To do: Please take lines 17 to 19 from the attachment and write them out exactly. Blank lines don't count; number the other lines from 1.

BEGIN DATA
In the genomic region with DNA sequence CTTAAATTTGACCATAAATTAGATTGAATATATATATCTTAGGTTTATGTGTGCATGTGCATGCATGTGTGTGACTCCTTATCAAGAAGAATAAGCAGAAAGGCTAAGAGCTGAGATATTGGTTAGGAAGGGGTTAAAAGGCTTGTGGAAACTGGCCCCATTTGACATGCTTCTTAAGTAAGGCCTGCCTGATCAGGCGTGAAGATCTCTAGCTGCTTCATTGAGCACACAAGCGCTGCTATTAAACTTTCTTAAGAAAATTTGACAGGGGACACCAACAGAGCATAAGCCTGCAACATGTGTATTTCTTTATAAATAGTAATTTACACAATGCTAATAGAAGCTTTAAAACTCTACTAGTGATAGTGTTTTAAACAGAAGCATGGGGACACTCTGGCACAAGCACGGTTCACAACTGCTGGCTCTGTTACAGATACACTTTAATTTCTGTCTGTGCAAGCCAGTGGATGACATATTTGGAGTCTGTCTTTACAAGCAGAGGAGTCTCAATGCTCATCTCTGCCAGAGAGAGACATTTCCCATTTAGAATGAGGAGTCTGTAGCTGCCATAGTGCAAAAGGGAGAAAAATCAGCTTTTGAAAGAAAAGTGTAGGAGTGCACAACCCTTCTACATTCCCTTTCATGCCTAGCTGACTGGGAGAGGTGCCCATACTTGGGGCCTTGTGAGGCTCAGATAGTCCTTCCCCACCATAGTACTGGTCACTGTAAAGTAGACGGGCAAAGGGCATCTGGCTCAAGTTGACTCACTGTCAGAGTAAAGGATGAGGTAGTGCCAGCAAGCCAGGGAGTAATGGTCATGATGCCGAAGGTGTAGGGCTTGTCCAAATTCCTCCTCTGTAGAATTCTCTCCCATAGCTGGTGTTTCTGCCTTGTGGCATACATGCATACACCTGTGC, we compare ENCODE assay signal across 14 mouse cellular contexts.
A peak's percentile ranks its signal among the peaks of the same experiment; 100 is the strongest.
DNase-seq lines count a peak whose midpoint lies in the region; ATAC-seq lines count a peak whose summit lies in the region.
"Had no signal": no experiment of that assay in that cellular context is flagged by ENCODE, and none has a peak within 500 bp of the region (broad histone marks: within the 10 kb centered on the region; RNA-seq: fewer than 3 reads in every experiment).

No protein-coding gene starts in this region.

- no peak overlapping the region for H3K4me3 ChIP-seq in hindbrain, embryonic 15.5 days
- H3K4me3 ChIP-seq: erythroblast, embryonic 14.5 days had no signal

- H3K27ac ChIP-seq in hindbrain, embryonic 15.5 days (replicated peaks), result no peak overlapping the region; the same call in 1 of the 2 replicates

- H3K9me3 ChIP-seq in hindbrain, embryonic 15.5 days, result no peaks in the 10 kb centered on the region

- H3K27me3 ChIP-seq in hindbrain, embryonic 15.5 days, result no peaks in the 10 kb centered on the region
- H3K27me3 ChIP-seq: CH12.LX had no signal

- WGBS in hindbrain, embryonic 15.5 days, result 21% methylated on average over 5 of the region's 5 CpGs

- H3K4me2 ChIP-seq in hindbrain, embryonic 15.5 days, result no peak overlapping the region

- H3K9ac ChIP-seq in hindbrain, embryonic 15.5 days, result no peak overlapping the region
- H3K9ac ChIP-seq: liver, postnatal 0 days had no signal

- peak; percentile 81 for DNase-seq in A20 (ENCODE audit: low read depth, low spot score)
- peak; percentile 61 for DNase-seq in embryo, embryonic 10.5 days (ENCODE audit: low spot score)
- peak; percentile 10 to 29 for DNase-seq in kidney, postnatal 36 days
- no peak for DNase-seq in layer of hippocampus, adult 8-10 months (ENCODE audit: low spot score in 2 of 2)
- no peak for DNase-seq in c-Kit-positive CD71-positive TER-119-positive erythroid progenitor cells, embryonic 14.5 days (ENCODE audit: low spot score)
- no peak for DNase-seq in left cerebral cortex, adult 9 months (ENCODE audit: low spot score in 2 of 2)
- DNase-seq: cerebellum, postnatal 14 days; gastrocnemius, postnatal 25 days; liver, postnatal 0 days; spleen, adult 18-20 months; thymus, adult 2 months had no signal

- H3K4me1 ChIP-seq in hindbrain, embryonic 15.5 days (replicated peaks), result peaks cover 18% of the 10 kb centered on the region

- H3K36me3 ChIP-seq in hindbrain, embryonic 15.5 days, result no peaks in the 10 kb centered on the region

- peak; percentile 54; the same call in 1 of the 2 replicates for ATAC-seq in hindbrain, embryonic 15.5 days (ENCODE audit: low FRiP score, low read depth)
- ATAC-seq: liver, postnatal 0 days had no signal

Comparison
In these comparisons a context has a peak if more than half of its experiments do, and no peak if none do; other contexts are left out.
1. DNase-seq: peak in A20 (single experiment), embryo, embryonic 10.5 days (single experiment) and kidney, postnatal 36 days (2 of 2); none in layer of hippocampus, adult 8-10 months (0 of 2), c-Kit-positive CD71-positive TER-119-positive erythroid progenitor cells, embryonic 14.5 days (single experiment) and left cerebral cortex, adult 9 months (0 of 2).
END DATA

- peak; percentile 61 for DNase-seq in embryo, embryonic 10.5 days (ENCODE audit: low spot score)
- peak; percentile 10 to 29 for DNase-seq in kidney, postnatal 36 days
- no peak for DNase-seq in layer of hippocampus, adult 8-10 months (ENCODE audit: low spot score in 2 of 2)